>>>>
>>>> Thanks Will,
>>>>
>>>> I understand it's something that comes with a big bag of troublesome
>>>> worries.
>>>>
>>>> If this topic comes up again in any discussions, I'd be interested to
>>>> hear their thoughts on what I see as the alternative; without a dedicated
>>>> RM/PM/Captain, people will fork off CS so they can achieve the same thing,
>>>> and CS ultimately looses out long term. I can't remember the name of the
>>>> fork, but I think I'm right that a previous large CS contributor/user
>>>> forked off as they wanted greater management in the areas we are discussing
>>>> here.
>>>>
>>>>
>>>> Alexander Hitchins
>>>> ------------------------
>>>> E: alex@alexhitchins.com
>>>> W: alexhitchins.com
>>>> M: 07788 423 969
>>>> T: 01892 523 587
>>>>
>>>> -----Original Message-----
>>>> From: Will Stevens [mailto:williamstevens@gmail.com]
>>>> Sent: 30 June 2017 14:31
>>>> To: dev@cloudstack.apache.org
>>>> Subject: Re: [DISCUSS] - Releases, Project Management & Funding Thereof
>>>>
>>>> Apache has been historically against the idea of a cloudstack foundation
>>>> and there is a bit of a pandoras box there which we will want to be careful
>>>> about opening.
>>>>
>>>> Apache added direct contribution, but it was unusable for us
>>>> historically because it required a minimum contribution of 50k, which none
>>>> of us can afford. However, there have been some changes to the board
>>>> recently which are in our favour if we want to put pressure to lower that
>>>> to say 5-10k.
>>>>
>>>> Even if we do solve for smaller direct contributions, we will have to
>>>> jump through hoops to be able to use those funds for a dedicated release
>>>> manager. I do think this is a possibility if we manage our needs and
>>>> communications very well. I had some preliminary discussions with some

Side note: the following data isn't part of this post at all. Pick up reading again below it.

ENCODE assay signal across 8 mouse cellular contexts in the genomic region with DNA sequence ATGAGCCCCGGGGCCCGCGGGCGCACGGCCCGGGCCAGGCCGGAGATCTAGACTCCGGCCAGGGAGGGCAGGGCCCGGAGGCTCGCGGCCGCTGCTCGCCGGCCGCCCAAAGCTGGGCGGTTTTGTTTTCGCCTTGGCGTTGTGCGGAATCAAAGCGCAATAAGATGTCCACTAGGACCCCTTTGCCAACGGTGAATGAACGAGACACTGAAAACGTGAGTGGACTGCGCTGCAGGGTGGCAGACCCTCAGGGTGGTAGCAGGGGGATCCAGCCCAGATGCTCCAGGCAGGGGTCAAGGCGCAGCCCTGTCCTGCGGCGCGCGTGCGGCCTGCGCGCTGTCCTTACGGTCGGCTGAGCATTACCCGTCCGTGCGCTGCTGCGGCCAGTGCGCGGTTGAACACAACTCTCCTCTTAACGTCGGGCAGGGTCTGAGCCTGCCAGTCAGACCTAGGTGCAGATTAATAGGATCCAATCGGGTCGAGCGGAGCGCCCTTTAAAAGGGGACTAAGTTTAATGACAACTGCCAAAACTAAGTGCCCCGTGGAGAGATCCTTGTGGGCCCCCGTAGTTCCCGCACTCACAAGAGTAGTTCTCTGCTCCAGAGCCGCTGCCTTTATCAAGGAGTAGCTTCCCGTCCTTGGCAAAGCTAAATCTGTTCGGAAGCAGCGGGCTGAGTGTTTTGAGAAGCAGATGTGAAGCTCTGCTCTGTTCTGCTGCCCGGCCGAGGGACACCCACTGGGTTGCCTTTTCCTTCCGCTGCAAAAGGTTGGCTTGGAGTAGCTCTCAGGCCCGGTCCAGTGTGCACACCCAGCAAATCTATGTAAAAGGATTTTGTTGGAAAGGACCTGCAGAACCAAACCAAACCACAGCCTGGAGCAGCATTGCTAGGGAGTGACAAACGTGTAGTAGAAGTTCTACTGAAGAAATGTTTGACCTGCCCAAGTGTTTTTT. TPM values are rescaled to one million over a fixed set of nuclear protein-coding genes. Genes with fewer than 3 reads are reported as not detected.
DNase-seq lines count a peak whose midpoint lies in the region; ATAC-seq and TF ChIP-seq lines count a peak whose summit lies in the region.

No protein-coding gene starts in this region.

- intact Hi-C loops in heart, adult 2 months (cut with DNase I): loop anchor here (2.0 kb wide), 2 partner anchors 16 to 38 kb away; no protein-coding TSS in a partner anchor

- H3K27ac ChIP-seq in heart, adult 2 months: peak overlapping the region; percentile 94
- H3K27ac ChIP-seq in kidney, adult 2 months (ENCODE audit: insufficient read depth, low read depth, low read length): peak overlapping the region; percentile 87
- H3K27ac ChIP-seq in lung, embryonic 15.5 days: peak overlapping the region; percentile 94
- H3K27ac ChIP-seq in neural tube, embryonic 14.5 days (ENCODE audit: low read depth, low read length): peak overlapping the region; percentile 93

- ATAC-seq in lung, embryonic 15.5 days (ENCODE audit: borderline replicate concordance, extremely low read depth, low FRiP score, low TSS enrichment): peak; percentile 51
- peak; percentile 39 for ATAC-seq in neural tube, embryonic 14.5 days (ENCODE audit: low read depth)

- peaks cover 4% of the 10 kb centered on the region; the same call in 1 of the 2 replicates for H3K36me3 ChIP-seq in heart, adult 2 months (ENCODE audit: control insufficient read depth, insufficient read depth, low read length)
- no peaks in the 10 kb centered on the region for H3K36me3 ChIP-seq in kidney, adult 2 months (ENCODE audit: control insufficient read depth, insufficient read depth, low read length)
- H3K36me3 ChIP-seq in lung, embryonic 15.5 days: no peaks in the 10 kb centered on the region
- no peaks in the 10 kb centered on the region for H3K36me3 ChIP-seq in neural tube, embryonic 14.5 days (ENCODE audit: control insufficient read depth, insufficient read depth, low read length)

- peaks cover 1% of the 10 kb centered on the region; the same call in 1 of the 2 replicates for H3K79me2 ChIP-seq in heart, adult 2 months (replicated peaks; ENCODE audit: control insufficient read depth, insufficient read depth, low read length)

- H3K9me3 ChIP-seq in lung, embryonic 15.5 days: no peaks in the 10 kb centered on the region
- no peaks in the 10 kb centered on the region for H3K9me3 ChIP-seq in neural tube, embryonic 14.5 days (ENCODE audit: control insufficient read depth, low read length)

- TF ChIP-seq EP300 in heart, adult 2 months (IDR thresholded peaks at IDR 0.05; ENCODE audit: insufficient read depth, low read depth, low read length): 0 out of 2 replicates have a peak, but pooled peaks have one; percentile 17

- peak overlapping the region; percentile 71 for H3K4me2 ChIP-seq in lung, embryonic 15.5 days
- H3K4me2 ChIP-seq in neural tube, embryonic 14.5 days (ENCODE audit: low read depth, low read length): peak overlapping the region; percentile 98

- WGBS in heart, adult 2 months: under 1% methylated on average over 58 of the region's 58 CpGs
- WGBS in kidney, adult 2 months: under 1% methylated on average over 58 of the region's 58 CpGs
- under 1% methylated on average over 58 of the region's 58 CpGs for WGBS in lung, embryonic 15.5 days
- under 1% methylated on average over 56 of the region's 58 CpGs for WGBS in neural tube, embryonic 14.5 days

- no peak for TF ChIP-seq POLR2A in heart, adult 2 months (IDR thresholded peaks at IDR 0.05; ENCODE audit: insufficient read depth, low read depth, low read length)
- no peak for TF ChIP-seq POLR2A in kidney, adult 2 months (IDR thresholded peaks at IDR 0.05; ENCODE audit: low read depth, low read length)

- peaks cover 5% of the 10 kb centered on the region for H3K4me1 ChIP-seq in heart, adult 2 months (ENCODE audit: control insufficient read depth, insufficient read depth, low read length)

>>>> apache foundation folks to express these specific concerns. I played off
>>>> the fact that i know they dont want to entertain a cloudstack foundation
>>>> and tried to see if i could get them to move on the direct contribution
>>>> mechanism to make it usable for us, specifically with the goal of hiring
a
>>>> full time release manager. I definitely had their ear and they acknowledged
>>>> the problems we are facing (and currently discussing).  They expressed
>>>> concerns about being able to hire someone with the direct contributions,
>>>> but brainstormed a bit to potentially hire an agency who actually does the
>>>> hire and they pay the persons salary through the agency with the direct
>>>> contribution funds.
>>>>
>>>> All to say, there are potential options here, but there be dragons, so
>>>> we have to handle this topic with care.
>>>>
>>>> On Jun 30, 2017 9:12 AM, "Ron Wheeler" <rwheeler@artifact-software.com>
>>>> wrote:
>>>>
>>>> https://www.apache.org/foundation/contributing.html says:
>>>>> "If you have a specific target or project that you wish to directly
>>>>> support, pleasecontact us <https://www.apache.org/founda
>>>>> tion/contributing.html#Fundraising>and we will do our best to satisfy
>>>>> your wishes."
>>>>>
>>>>> 1) Is Apache willing to allow projects to set up their own
>>>>> foundations? I doubt but someone would need to check this out.
>>>>> Does the PMC have the project charter or the agreement that was signed
>>>>> when Cloudstack moved.
>>>>>
>>>>> 2) Has anyone tried to contact Apache about directing support to